Severe Mental Illness Declining in Young People

June 18, 2015
Susan Kweskin
Volume 32, Issue 6

A new study shows that rates of severe mental illness in youths have dropped substantially since 1996. What might study results portend for psychiatric practice?

[[{"type":"media","view_mode":"media_crop","fid":"28750","attributes":{"alt":"","class":"media-image media-image-right","id":"media_crop_6927002070067","media_crop_h":"0","media_crop_image_style":"-1","media_crop_instance":"3862","media_crop_rotate":"0","media_crop_scale_h":"98","media_crop_scale_w":"150","media_crop_w":"0","media_crop_x":"0","media_crop_y":"0","style":"float: right;","title":" ","typeof":"foaf:Image"}}]]For some time now, the prevailing wisdom-based largely on CDC reports-has been that rates of mental illness are steadily climbing in children and adolescents. But a study published in The New England Journal of Medicine has turned that conventional wisdom on its head.1 The new study, headed by Mark Olfson, MD, MPH, Professor of Psychiatry at Columbia University, shows that rates of severe mental illness in youths have dropped substantially since 1996.

For their study, Trends in Mental Health Care Among Children and Adolescents, Dr Olfson and colleagues analyzed trends in outpatient use of mental health services in 53,622 children aged 6 to 17 years during 1996-1998, 2003-2005, and 2010-2012. Parents were asked to complete a 13-question survey (the Columbia Impairment Scale) that asked them to rate on a scale of 0 to 4 how they thought their child was doing overall. A score of 0 indicated “no problem; a score of “4” indicated “a very bad problem.” Questions probed such issues as general mood, (“Having fun?”); social adjustment (“Getting along with other kids his/her age?”); and general behavior (“Behavior at school/on the job?”). Scores of 16 or higher indicated severe impairment.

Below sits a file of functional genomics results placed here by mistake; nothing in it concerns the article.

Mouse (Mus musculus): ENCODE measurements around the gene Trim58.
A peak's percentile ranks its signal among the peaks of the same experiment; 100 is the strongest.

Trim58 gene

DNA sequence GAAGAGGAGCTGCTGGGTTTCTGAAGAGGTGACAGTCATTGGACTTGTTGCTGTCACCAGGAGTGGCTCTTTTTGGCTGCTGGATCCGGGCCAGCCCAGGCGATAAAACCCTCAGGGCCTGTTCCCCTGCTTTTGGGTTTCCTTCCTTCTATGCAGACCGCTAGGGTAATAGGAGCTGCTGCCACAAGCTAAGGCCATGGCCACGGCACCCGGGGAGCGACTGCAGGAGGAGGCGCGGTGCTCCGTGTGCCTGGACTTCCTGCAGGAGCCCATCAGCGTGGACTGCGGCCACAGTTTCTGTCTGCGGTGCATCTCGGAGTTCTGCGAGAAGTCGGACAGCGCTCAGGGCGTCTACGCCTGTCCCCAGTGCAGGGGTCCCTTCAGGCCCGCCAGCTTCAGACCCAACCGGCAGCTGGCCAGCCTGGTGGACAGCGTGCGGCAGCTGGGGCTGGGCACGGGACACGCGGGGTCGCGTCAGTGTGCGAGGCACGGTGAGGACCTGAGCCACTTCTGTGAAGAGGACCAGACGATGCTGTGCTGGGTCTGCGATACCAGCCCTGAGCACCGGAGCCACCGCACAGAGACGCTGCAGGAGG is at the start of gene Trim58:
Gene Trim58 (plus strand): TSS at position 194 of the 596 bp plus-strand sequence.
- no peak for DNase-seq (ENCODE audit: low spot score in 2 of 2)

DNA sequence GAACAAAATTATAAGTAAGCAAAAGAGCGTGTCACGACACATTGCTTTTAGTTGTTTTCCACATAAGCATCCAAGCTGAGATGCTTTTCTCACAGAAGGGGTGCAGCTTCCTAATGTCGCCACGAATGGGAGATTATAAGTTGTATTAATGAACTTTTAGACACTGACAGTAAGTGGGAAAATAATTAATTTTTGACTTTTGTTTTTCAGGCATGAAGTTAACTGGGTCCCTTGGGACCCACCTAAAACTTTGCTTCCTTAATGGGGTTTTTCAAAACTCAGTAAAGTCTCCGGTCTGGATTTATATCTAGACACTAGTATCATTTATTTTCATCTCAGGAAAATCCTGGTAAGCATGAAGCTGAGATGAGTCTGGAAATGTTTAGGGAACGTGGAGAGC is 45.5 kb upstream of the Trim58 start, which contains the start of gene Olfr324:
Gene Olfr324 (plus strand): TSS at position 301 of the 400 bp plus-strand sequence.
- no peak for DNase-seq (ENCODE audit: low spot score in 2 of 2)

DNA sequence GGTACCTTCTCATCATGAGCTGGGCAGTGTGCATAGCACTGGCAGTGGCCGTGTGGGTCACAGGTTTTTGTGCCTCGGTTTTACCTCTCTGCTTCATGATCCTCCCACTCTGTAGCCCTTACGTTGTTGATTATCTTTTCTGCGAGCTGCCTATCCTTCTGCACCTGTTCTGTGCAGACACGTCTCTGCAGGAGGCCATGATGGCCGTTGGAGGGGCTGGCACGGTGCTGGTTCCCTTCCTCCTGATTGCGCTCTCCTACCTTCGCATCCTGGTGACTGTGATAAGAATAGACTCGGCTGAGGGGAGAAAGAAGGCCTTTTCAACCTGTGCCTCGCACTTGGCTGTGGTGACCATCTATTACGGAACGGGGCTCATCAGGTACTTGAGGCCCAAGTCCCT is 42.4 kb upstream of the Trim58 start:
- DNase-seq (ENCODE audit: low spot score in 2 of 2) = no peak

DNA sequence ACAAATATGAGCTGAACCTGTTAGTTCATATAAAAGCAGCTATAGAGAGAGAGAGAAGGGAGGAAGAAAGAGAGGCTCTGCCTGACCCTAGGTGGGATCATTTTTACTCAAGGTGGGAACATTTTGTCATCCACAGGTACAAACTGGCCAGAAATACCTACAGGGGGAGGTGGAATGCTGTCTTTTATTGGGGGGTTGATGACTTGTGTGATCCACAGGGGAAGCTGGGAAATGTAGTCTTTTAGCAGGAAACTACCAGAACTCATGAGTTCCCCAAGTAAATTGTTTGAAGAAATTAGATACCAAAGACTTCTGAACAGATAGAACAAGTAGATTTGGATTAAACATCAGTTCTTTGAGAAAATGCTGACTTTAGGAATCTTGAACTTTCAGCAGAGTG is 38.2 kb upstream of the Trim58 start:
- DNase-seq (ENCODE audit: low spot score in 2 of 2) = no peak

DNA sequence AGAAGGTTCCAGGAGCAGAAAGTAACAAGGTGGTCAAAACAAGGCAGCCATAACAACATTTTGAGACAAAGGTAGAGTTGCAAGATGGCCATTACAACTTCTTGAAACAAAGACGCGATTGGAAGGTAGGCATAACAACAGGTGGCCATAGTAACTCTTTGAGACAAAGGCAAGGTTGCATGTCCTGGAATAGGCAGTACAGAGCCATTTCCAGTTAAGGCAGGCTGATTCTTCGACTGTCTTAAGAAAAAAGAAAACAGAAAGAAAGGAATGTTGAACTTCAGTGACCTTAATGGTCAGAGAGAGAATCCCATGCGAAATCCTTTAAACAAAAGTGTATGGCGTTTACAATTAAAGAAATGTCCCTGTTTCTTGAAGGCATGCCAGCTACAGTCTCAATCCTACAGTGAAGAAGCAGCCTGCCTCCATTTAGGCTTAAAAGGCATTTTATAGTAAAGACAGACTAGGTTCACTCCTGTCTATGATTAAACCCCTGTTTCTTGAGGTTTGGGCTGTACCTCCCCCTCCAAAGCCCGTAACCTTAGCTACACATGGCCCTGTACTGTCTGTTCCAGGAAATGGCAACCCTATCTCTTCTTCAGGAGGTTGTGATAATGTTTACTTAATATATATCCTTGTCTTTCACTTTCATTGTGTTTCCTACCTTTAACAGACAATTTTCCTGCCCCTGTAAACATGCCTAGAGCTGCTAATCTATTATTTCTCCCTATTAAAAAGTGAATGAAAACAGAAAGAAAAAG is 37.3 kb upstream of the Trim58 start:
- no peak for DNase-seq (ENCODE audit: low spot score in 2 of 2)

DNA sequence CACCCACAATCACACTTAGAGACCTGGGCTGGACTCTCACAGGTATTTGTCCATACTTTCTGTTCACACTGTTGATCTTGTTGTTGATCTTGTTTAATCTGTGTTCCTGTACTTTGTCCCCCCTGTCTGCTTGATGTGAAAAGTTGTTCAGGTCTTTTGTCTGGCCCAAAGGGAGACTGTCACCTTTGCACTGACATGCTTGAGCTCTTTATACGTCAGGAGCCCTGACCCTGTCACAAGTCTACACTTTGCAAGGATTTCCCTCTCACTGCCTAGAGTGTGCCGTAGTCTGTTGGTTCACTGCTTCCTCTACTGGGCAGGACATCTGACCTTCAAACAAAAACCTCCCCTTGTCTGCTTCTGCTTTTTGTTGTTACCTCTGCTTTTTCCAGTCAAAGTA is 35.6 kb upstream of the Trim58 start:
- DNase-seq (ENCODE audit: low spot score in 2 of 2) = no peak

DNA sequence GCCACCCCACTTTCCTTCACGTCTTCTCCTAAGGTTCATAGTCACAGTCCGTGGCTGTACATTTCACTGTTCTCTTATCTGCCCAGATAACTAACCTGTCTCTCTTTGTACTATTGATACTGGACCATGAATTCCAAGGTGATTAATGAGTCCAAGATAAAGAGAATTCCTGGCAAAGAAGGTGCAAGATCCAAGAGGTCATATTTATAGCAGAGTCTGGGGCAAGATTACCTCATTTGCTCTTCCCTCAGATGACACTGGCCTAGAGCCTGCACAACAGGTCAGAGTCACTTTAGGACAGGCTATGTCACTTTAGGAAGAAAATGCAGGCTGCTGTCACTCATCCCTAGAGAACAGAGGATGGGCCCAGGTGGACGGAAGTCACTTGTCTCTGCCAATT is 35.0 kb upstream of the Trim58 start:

A particularly striking and unexpected finding was the 16% drop-from 12.8% to 10.7%-in the percent- age of youngsters with severe men-tal impairment from 1996 to 2012. “The decline in the number of young people with severe mental health impairment did take me by surprise, said Dr Olfson in an interview with Psychiatric Times. (That interview is posted on www.PsychiatricTimes.com.) “I was actually expecting that the trend line would have been flat and only the mental health treatment would have increased.”

This unexpected finding contrasts starkly with government surveys that suggest increases in rates of severe mental disorders during roughly the same period. For example, in a 2013 report, “Mental Health Surveillance Among Children-United States, 2005-2011,” Perou and colleagues2 identified an increased prevalence of ADHD, autism spectrum dis-order, and bipolar disorder between 1994 and 2001. That report was based on the National Health Interview Survey and the National Survey of Children’s Health. Both surveys were based on reports by parents that a mental health professional had told them their child had a mental disorder.

Other reports from the CDC also showed sharp upticks in the prevalence of certain mental health disorders. For example, one report showed that the prevalence of autism spectrum disorder rose from 6.7 per 1000 children in 2000 to 14.7 in 2010 (an increase from 1 in 150 children to 1 in 68)3; another found and that the percentage of children with a diagnosis of ADHD rose from 7.8% in 2003 to 11.0% in 2011.4